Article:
What Are Monads?

Monads are (to paraphrase Wikipedia) a way of chaining operations together while hiding the chaining mechanism; in your case the chaining mechanism is the nested ifs. Hide that and your code will smell much nicer.

There are a couple of monads that will do just that ("Maybe" and "Either") and lucky for you they're part of a really nice python monad library!

What they can do for your code

Here's an example using the "Either" monad ("Failable" in the library linked to), where a function can return a Success or Failure, depending on what occurred:

import os

class DoSomething(object):

    def remove_file(self, filename):
        try:
            os.remove(filename)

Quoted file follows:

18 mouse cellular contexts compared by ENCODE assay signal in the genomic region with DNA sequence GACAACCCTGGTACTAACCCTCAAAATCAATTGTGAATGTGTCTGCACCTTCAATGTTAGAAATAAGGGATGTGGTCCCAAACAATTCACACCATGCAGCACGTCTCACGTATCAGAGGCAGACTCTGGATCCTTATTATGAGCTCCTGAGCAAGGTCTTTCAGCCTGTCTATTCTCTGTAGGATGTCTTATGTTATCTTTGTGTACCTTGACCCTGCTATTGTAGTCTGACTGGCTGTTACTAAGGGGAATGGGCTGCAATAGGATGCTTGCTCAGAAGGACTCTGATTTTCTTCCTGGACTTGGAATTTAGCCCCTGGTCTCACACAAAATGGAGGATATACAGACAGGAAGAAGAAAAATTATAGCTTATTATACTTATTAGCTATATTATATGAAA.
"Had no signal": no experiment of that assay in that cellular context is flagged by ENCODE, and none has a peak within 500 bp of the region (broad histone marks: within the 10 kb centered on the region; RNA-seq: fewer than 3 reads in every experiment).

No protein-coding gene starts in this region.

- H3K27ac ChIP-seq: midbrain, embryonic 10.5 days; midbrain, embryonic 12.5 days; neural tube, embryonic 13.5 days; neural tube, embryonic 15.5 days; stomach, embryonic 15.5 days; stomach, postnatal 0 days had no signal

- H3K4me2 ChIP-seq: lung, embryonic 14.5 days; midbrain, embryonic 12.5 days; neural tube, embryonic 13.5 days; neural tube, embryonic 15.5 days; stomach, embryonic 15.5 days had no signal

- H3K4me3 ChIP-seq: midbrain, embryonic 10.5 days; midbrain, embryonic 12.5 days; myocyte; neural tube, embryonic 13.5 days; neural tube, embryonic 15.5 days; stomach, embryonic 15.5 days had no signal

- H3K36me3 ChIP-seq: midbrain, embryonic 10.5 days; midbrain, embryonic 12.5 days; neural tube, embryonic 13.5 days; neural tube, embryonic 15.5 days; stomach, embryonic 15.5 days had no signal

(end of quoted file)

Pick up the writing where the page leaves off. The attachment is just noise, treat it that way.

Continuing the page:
return Success(None)
        except OSError:
            return Failure("There was an OS Error.")

    @do(Failable)
    def process_file(self, filename):
        do_something()
        yield remove_file(filename)
        do_something_else()
        mreturn(Success("All ok."))

Now, this might not look much different from what you have now, but consider how things would be if you had more operations that might result in a Failure:

    def action_that_might_fail_and_returns_something(self):
        # get some random value between 0 and 1 here
        if value < 0.5:
            return Success(value)
        else:
            return Failure("Bad value! Bad! Go to your room!")

    @do(Failable)
    def process_file(self, filename):
        do_something()
        yield remove_file(filename)
        yield action_that_might_fail(somearg)
        yield another_action_that_might_fail(someotherarg)
        some_val = yield action_that_might_fail_and_returns_something()
        yield something_that_used_the_return_value(some_val)
        do_something_else()
        mreturn(Success("All ok."))